Selling for $2,799, the Foré Cyx comes with their 23 point custom set up and a pretty impressive build kit including an Ultegra 6800 11 speed drivetrain for everything except the FSA Energy crank. Personally I like the addition of the 11-32 cassette with a 46/36 crankset. I ended up riding to a few CX time trials and other rides on the road and gravel so the wider gearing was appreciated. Over the course of testing the fact that the frame uses a bottom pull derailleur with a pulley on the seat tube never proved to be an issue. Also, depending on your stance on the matter the addition of a threaded bottom bracket for a carbon frame could be seen as a big plus.
The TRP HyRd brakes proved to be excellent stopper offering usable power in almost every situation. I won’t get into the semantics of cantis vs discs, but there was at least one race where riders on cantis were complaining that a downhill chicane on the course was too steep, while riders on disc brakes didn’t seem to mind. They did however prove that if you’re going to have multiple wheelsets you probably should invest in rotor shims (if they happen to be six bolt). During testing I was switching back and forth between the stock Stan’s Grail wheels, American Classic Argent, and Bontrager Affinity wheels and it required frequent adjustment of the brake caliper to prevent rubbing.
Honestly, the Stan’s Grail wheels were a bit of a disappointment. After the second race, I noticed that both wheels had pretty major flat spots in the rim. In true JRA fashion I have no idea when the damage occurred but I do know that I never got a flat which is the positive from the situation. My suspicion is that I flat spotted them while bunny hopping the telephone poles in one of the photos above – I don’t remember hitting them at all, but things get pretty foggy at race pace for me. On the Grails I was running the Hutchinson Piranhas tubeless at about 24-26 psi which I was able to do without burping or rolling the tire, just not without damage to the rim. The wall of the rim itself is very thin in the spot that the damage occurred which makes me think they would be well suited to a gravel bike where pressures will be higher, but not so much as a CX race wheel. I was able to straighten the flat spots and the rims still seal tubeless however.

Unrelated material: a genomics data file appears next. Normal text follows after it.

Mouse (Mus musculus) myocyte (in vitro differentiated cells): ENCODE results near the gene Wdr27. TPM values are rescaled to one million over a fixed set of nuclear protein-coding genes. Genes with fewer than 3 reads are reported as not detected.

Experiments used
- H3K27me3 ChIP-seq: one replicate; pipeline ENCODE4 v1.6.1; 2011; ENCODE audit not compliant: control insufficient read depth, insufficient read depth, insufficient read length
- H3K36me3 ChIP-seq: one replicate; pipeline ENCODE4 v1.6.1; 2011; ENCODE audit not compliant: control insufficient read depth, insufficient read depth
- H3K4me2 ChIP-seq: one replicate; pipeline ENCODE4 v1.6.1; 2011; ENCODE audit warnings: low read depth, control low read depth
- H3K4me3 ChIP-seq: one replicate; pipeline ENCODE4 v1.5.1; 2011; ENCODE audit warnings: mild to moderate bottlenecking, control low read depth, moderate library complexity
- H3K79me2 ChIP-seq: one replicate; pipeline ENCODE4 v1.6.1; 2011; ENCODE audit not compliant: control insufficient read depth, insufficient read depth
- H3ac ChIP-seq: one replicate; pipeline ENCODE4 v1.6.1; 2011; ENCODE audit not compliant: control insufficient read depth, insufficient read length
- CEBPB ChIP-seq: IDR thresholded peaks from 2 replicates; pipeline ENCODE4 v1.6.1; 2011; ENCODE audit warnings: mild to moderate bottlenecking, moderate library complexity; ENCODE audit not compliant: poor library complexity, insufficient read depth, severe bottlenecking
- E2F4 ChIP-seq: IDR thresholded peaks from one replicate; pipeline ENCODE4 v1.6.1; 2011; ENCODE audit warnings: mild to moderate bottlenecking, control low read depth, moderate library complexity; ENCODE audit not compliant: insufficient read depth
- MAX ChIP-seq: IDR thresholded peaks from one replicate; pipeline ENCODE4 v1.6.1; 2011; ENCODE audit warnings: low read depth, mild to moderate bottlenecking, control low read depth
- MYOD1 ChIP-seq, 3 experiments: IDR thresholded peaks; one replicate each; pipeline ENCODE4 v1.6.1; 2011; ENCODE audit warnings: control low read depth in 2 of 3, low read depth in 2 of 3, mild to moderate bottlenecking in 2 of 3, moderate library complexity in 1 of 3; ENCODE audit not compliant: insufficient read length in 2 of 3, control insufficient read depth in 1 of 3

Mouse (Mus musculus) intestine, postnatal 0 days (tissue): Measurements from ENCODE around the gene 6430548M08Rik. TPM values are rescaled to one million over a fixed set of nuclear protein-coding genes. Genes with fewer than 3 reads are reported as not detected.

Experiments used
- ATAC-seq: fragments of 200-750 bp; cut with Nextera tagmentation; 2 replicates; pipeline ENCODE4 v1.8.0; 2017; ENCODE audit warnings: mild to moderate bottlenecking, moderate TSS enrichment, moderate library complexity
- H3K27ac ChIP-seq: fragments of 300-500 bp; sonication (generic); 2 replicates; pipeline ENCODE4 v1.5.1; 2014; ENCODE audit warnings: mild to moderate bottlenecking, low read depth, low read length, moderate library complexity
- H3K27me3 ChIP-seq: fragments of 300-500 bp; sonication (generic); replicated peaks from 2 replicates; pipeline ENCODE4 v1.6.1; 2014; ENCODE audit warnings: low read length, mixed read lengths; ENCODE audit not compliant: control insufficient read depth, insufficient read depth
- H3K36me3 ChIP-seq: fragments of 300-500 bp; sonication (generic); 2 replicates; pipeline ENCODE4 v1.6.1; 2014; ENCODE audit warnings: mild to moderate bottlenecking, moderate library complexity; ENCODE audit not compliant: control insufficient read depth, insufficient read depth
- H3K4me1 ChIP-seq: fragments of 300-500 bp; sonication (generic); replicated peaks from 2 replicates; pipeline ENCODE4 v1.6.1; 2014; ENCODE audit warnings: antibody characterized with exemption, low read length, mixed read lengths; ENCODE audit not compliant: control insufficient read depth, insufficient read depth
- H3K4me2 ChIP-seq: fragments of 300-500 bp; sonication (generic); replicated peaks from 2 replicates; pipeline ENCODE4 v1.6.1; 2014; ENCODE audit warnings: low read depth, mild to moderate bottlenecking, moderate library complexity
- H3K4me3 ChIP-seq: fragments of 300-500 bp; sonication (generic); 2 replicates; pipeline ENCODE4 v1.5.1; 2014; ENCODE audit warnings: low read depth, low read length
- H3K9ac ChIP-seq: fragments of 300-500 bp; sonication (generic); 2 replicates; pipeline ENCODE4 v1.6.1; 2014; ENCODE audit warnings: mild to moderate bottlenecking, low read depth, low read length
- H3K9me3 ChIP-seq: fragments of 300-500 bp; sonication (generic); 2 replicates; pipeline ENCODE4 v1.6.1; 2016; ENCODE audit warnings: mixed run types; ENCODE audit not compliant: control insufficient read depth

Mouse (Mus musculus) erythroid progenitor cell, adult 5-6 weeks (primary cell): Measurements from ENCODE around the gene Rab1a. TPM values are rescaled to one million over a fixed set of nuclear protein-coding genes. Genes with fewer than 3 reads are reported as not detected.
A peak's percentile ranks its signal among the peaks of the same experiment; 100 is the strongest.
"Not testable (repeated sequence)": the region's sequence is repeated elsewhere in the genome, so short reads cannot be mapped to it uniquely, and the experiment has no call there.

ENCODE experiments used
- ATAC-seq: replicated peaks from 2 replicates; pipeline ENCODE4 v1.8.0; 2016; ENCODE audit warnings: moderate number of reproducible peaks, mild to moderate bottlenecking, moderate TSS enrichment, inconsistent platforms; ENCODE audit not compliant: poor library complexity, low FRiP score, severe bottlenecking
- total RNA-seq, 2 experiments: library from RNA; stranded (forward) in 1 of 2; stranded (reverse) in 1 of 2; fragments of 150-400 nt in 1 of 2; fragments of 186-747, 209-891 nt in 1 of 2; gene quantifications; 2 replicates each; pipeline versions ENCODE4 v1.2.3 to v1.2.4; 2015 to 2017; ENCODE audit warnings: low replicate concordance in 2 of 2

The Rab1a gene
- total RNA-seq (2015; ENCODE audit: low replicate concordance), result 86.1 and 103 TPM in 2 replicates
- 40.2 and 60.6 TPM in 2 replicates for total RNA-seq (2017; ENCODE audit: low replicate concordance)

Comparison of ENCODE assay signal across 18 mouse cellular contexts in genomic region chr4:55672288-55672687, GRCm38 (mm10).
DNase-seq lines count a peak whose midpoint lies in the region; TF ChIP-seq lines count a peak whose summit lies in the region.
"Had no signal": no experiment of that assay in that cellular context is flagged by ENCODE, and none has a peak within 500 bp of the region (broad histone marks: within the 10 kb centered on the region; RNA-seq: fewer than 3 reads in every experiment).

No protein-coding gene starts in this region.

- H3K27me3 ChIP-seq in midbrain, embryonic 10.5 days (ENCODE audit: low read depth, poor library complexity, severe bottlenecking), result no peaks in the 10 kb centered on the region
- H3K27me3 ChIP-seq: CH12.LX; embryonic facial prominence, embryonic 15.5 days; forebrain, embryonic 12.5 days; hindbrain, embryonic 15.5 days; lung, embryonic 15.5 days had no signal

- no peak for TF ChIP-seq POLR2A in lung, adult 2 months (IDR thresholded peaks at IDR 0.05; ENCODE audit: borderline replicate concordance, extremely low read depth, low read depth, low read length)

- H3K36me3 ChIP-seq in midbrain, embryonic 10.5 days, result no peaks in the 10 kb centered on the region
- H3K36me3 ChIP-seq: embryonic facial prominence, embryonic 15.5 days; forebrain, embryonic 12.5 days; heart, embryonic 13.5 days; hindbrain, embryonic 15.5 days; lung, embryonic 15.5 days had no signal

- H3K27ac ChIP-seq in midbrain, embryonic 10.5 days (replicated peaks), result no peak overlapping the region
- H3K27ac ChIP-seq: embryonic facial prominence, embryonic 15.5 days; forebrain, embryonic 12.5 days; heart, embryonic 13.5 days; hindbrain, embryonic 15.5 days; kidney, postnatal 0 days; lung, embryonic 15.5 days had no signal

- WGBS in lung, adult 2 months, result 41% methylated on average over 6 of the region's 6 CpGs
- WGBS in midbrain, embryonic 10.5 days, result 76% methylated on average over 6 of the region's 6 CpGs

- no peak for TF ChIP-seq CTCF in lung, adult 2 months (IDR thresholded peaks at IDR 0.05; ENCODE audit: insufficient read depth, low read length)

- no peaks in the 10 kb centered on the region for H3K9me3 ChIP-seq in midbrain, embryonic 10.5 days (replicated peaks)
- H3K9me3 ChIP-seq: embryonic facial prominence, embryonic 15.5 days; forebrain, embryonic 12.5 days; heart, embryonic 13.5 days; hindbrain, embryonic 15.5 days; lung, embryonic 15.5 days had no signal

The other bummer comes from the end caps on the Stan’s 3.30 hubs. Held in place by o-rings on the end cap, the front caps have a tendency to fall out of place when changing the wheel. Not such a big deal on a leisurely gravel ride but if you were trying to switch out the wheels in the pit of a cross race having the end cap fall out and into mud would be justification for some choice words. The photos above weren’t staged either. I was trying to take photos of the end cap and then it promptly fell out as if on cue.
The thru axles themselves were welcome additions to the frame and I had no trouble getting the American Classic or Bontrager wheels in and out quickly. Aside from the rim damage and hub issue, the wheels do have a nice ride quality and give the tires a nice profile.
Ultimately, in spite of the cabling issue, the Fore Cyx is still a bike that I would buy for myself (just with different wheels). I’d still like to find an answer to the cable issue, but the rubbing wouldn’t keep me from enjoying the rest of the bike and as mentioned, I suspect it would be an issue that is rider size dependent. So how does the Foré Cyx compare to other cross bikes on the market? One thing’s for sure – in a blind test you wouldn’t be able to tell this apart from the ride of the big guys. This isn’t a bike I would reach for on a long gravel ride, but as a pure CX race bike it really shines. There are still a number of benefits to buying a bike from your local shop, but if you live in an area without access to one or prefer to do all your own stunts (wrenching) the Fezzarri Foré Cyx is an excellent buy.